Thursday, May 3, 2012

Reflecting.



29 days ago my world stopped (for a little bit). Before then, I was guilty of rushing through life and taking things for granted. 
Today I wanted to share my story with you, as I reflect on it all and hope to grow as a stronger person.

On April 5th, I went to the doctor's to get a regular physical and to hopefully get some answers about some stomach issues I had been having. Everything about this visit was supposed to be normal. During the exam my doctor asked if I'd like her to check my breasts - I honestly wasn't even going to let her because I had just received my annual two weeks before and everything was fine, but I said sure. She worked her way from left to right and immediately stopped. She asked me if I could feel that, I had no idea what she was talking about. She took my hand and pushed it against the side of my right breast. I couldn't believe what was happening. There was a large, round lump sitting right there on my own chest. How could I have missed this?? Better question, how could my other doctor have missed this?? I lost it and broke down. I had so many mixed emotions, mostly because I'm twenty-two and about to graduate, and breast cancer does run in my family. The doctor ordered me to get an ultrasound so we could know what we were dealing with. She told me it would be okay, but that she doesn't mess around with these type of things because she was a breast cancer surviver (diagnosed when she was 30). Even though I was so upset I was also relieved that she had found it.

I went to the local breast center on April 12th to have my ultrasound. I really didn't know what to expect as far as what news I was going to receive or what the lump actually looked like. I live away from home so I was extremely nervous going in by myself - I felt like such a baby (I was definitely the youngest patient there that day). I was given a really nice robe to put on and put in a darker lit room for the exam. Two ladies came in and started right away. I was told to roll onto my left side. I couldn't see the screen, just a stupid wall. They weren't saying anything... just rolling over and over the lump. I knew it wasn't good, because if it was they would have stopped by now. The silence got to me and the tears started. Both ladies' professional walls cracked and they started to comfort me - one even leaned down and held my hand, she stated the obvious that I was too young to be there. They finished up and sent for the radiologist. He joined us and looked over the images. He let me know that he didn't think it was cancer but to be sure we were going to have to do an ultrasound core biopsy. He conformed that it was on the larger size and was indeed a mass (not a cyst - which is fluid filled). I left still in shock that I was even dealing with this - I had just returned from a great spring break and was ready to finish the school year strong, and now all that was put on hold. I knew for the biopsy I was going to need my mom; I couldn't emotionally do anymore without her. I called her right away and she of course made plans to be with me for the biopsy and for the follow up results.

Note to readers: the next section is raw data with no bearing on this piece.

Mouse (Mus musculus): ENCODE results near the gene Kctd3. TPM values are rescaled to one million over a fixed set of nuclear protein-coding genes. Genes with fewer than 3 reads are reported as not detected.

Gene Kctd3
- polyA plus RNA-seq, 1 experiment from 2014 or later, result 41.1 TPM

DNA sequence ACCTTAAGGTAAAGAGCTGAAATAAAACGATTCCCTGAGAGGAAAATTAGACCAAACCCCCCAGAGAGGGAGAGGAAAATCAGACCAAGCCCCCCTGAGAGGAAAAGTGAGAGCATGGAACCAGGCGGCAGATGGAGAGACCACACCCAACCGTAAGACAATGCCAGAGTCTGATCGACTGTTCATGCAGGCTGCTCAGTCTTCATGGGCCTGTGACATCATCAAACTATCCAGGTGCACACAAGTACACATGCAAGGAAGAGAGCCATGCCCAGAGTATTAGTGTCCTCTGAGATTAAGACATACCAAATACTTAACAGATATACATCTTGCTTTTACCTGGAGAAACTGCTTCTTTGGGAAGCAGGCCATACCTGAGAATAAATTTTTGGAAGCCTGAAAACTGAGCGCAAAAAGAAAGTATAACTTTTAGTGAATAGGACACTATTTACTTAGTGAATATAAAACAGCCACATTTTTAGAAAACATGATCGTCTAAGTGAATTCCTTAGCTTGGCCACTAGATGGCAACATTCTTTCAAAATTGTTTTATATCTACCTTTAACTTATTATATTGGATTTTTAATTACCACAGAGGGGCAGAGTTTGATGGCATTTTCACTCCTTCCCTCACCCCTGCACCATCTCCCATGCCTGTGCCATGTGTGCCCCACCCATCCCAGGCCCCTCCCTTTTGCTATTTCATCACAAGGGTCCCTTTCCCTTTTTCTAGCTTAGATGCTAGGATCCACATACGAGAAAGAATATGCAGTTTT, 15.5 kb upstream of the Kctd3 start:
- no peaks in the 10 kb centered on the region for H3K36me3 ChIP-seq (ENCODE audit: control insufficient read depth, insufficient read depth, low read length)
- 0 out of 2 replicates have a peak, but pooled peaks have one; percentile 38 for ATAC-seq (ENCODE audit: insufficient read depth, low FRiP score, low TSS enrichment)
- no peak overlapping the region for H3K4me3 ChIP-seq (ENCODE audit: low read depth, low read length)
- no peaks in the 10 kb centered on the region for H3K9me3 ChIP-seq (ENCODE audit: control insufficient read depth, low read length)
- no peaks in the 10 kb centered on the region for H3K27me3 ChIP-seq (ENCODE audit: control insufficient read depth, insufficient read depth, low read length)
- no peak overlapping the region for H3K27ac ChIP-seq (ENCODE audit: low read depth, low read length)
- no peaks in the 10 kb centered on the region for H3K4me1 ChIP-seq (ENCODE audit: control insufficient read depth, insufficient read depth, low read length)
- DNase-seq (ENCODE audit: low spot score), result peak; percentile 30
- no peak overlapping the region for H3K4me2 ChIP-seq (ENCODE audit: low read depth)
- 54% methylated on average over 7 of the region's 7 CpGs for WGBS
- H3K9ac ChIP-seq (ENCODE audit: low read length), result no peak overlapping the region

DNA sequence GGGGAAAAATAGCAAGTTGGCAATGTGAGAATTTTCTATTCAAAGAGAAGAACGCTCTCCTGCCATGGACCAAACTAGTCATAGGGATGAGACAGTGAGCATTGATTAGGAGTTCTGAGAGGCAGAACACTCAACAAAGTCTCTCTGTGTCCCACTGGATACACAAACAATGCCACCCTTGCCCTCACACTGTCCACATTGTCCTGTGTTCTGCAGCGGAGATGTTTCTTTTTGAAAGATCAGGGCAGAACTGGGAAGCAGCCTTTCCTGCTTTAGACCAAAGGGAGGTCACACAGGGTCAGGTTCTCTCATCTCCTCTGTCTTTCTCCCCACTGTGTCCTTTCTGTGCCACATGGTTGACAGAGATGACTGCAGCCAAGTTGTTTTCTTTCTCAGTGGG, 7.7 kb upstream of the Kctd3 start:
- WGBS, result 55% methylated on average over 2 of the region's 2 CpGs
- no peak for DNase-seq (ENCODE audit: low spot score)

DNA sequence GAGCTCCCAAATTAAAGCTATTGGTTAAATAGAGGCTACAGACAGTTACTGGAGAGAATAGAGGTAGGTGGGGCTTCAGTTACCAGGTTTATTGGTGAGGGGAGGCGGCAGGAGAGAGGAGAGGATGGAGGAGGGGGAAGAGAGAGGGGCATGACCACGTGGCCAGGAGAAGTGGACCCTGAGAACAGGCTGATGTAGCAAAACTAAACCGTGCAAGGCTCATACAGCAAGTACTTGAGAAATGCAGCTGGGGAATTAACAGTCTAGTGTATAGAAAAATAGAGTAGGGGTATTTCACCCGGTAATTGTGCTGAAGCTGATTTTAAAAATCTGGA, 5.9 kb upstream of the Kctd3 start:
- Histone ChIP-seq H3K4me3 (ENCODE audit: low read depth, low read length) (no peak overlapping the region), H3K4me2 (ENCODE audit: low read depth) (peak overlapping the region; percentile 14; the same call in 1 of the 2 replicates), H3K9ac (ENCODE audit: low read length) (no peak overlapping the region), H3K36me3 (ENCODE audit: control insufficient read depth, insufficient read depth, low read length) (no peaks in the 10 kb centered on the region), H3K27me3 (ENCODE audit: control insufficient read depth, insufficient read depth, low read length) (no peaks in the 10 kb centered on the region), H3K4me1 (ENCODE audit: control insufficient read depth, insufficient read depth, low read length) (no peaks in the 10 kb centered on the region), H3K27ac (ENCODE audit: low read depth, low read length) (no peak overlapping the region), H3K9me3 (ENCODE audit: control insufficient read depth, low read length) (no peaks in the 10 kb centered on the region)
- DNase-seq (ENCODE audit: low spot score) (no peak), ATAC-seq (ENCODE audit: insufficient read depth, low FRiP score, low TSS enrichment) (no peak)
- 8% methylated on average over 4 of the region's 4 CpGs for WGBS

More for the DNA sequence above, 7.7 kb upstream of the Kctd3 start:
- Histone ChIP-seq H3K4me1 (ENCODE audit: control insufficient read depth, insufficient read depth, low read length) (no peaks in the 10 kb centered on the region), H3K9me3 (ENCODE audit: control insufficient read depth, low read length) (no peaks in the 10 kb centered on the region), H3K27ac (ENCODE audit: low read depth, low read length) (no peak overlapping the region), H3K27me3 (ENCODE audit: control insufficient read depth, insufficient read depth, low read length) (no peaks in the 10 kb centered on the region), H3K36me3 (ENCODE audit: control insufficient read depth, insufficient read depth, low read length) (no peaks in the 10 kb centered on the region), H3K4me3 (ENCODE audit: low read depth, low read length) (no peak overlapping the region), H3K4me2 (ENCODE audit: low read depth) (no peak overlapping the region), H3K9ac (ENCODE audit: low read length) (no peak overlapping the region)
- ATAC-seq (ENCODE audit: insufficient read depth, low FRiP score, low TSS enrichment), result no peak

April 19th was biopsy day. I went in with the mind set that I can handle anything (it was mostly a front just because I was tried of crying and knew needles were involved). It wasn't as bad as I thought it was going to be but that might be due to the fact that I was numb from my armpit to the center of my chest. They took three samples of the lump with this crazy tool ( I couldn't see it but it sounded like the pop gun when you get your ears pierce). They refer to the samples as "strands". I also saw the ultrasound images for the first time. From feeling the lump I thought it was the size of a large grape, but it actually went a lot deeper. They wrapped me up and I was done in like a half an hour. I was told not to lift anything for the next 24 hours; it was my princess day. I was so glad to have my mom there after as a support team, and as a distraction (I wasn't going to be able to find out the results until April 24th). I knew she was just as worried as I was but she kept her cool the whole time. She also dropped everything to make sure she was with me through the next week. I couldn't thank her enough and realized that life is truly precious and I am so blessed to have her as my mommy.

April 24th finally came. I knew whatever news I was going to receive, that it was going to be the first day of the rest of my life. The past four weeks had changed me. It was a wake up call to slow down, enjoy everyday and everyone in my life. It also taught me that your body is powerful and it doesn't matter how much of a control freak you are, it is going to do what it wants to do - the best way you can deal with it is to be aware. Especially as a woman, I now know its important to know your own chest because it is something I will need to be aware of for the rest of my life. My mom got to come into the room this time with me. The radiologist, who did the ultrasound and biopsy, was the one to deliver the results. He was a really nice man and I was glad that of all doctors I was paired with him. I was super antsy and just watched his mouth as he spoke - and then I saw the word B-E-N-I-G-N. I died. Holy Crap! Thank the man above, it's benign!! I felt so fortunate because I know that that is not always to case for everyone. The radiologist did continue to inform us that the lump will need to be removed soon. I have what is know as a Fibroadenoma mass. It increases in size because of hormones and mine is already 6cm wide (about 2.5 inches) and 3cm deep. My response, "Mmm Ya! Lets get this thing out!" We decided that it would be best to do this after I graduate in June - that way I will be home and my mom will be able to care for me. My mom and I left the breast center ecstatic! Other than making all the necessary calls to family, we went to my favorite bakery to pick up my favorite treats to celebrate. It was over. No more waiting and worrying, I could finally get back to living.